A brief history of the beloved Volkswagen microbus

Volkswagen gave its classic microbus a face lift — for the second time.

The German automaker unveiled a new microbus concept at the Detroit Auto Show on Monday. The electric bus is part of Volkswagen's goal to introduce 30 electric or hybrid vehicles by 2025, and to sell two to three million of them a year, in response to the Volkswagen emissions scandal.

But this isn't the first time Volkswagen has given its beloved bus a high-tech twist — it first did so at the Consumer Electronics Show in 2016.

Nothing could ever replace the retro bus, known as the Kombi, in our hearts. But it's worth looking at its evolution. Scroll down for a closer look.

A brief history of the iconic VW microbus
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A brief history of the iconic VW microbus

On March 8, 1950, the Volkswagen Microbus went into production. Formerly known as the Volkswagen Type 2, the bus would quickly become a symbol of America's counterculture movement, transporting self-proclaimed hippies all around the country in the 1960s. The bus was designed by Dutch businessman Ben Pon.

(Photo by Colin Creitz/The Enthusiast Network/Getty Images)

It was such a symbol of the counterculture movement, that when legendary Grateful Dead guitarist Jerry Garcia died, Volkswagen ran an advertisement of the Microbus with a single teardrop.

The tribute ran in Entertainment Weekly and Rolling Stone, according to Ad Age.

(Photo via Volkswagen)

Deadheads primarily used the Volkswagen Westfalia Campers, the official camper conversion of the Volkswagen Type II. The campers, dubbed "westies," were often painted psychedelic colors.

(Photo by Joe Traver / Reuters)

The designs were colorful, bright, and indicative of the flower-power generation.

(Photo by James Thew via Getty Images)

And you could easily convert the Microbus into a make-shift home, making cross-country travels to concerts or rallies very doable.

(Photo by Nigel Roddis / Reuters)

It also offered plenty of space for when you were actually on the road.

(Photo by Nigel Roddis / Reuters)

But the Microbus was discontinued in 2013 for not meeting modern safety requirements, like having airbags or anti-lock brakes.

As Wired reported at the time, Volkswagen sold more than 1.5 million Microbuses, and it was the oldest oldest continuous production vehicle in the world.

(Photo by Nigel Roddis / Reuters)

Then at CES 2016, Volkswagen unveiled a modern update to a beloved classic. Called the BUDD-E, the electric concept can get up to 373 miles on a single charge, Volkswagen claims. The doors open at the wave of a hand.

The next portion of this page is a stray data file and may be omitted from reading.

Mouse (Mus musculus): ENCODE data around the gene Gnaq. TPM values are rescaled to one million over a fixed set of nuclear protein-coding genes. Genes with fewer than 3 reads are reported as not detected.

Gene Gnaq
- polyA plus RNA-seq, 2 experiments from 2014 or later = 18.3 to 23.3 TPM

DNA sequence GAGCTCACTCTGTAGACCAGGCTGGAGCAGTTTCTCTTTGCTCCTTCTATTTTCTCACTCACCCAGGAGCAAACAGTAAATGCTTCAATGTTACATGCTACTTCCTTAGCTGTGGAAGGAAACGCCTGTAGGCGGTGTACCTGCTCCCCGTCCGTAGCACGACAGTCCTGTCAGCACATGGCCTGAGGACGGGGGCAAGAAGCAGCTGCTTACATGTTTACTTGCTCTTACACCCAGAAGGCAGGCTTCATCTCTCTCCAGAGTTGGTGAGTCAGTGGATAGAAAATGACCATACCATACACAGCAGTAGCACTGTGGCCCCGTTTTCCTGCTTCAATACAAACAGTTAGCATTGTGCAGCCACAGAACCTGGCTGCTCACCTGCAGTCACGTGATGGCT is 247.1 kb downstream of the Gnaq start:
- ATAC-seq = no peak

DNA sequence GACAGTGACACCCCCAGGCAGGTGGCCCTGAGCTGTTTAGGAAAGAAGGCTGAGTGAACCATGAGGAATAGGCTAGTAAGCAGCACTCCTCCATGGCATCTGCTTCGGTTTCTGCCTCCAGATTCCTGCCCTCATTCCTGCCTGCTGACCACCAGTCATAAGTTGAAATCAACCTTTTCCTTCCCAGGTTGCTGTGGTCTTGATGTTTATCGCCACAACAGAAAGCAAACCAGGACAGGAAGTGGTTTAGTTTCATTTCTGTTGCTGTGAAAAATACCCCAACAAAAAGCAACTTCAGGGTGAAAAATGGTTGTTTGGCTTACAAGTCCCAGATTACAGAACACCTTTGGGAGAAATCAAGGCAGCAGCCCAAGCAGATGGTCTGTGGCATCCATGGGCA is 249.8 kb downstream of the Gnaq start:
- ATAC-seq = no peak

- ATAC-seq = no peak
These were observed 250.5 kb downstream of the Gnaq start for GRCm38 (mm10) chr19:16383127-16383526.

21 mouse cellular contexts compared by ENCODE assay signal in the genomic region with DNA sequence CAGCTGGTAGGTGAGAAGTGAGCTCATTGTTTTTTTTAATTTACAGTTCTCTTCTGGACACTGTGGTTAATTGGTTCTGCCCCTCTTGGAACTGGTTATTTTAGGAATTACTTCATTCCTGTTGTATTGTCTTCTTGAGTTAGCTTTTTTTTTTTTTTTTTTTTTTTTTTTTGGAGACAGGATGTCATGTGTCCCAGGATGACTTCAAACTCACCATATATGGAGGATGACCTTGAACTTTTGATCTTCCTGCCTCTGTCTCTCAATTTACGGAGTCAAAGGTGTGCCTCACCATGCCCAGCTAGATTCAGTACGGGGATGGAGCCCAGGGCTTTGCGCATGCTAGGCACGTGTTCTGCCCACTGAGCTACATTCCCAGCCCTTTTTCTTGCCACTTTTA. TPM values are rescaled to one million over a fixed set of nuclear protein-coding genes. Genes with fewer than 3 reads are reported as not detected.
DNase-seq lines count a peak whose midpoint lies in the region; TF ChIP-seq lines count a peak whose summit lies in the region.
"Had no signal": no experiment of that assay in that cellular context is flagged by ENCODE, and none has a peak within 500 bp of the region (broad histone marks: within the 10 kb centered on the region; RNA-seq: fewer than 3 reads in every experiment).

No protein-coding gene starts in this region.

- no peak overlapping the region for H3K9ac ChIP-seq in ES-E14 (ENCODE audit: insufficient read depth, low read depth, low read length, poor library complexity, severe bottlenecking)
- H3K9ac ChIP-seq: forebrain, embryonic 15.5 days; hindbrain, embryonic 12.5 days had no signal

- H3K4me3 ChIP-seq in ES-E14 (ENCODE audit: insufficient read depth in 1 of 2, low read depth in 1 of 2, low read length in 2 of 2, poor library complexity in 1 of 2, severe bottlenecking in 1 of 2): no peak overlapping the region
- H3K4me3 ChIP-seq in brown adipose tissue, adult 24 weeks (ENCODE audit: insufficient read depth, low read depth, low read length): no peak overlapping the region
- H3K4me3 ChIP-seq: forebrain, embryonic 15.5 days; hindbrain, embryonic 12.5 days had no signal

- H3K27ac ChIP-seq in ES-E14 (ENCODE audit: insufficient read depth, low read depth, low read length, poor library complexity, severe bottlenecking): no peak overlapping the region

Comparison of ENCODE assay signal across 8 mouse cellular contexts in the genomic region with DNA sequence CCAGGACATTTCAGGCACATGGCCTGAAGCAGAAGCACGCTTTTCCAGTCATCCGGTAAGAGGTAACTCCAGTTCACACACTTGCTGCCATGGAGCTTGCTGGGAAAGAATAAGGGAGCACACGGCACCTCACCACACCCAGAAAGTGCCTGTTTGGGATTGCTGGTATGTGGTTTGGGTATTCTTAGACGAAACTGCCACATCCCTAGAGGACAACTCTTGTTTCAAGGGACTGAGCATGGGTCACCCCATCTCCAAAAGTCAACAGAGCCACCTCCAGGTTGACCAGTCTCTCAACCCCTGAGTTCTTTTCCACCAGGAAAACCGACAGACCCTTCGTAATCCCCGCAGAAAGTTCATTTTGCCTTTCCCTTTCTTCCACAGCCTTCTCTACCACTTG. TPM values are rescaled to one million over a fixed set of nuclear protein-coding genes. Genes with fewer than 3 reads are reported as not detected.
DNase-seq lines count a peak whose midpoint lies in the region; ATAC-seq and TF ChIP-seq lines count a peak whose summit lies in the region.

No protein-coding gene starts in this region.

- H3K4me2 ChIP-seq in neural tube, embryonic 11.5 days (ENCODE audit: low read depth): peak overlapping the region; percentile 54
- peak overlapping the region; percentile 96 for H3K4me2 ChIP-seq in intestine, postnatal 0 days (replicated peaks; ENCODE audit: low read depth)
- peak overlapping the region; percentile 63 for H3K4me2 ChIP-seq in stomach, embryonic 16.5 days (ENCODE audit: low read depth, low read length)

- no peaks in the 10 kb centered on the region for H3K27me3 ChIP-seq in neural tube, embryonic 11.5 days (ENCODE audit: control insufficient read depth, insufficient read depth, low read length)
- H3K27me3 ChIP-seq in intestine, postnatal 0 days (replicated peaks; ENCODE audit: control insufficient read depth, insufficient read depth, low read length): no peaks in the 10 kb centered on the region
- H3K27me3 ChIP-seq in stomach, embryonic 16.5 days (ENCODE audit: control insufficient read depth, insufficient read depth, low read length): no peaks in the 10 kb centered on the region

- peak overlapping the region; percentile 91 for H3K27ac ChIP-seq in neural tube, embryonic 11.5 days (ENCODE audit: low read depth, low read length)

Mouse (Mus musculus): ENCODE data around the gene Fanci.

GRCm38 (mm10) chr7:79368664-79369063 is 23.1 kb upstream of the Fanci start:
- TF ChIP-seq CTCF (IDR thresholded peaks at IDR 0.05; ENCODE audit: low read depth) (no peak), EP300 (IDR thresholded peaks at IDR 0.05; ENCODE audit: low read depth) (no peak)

(Photo via Volkswagen)

The concept comes with an interface that can be controlled with hand gestures. It also offers connectivity to your smartphone — a far cry from the retro Westfalia!

You can read more about the BUDD-E concept here.

(Photo via Volkswagen)

On Monday, Volkswagen unveiled another high-tech microbus concept, the I.D. Buzz. Also battery-powered, the concept can drive up to 270 miles on a single charge, Volkswagen claims. It also comes with self-driving tech like lidar, radar, and sensors.

(Photo by Brendan McDermid / Reuters)

The new concept has a very clear interior featuring wood paneling. It comes with a single touchscreen console that can also be removed for use as a typical tablet. The concept's steering wheel can retract into the dashboard when the car is in self-driving mode.

You can read more about the I.D. Buzz concept here.

(Photo by Brendan McDermid / Reuters)

It's unlikely the BUDD-E or I.D. Buzz would garner the same appeal if they were to go into production. After all, the tech savvy mini buses are a far cry from the clunky, but homey, Type II. But it's something different from other electric vehicles out there and a cool spin on a piece of history.

(Photo by WATFORD/Mirrorpix/Mirrorpix via Getty Images)


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SEE ALSO: Volkswagen just unveiled a self-driving, electric microbus concept with a range of 270 miles

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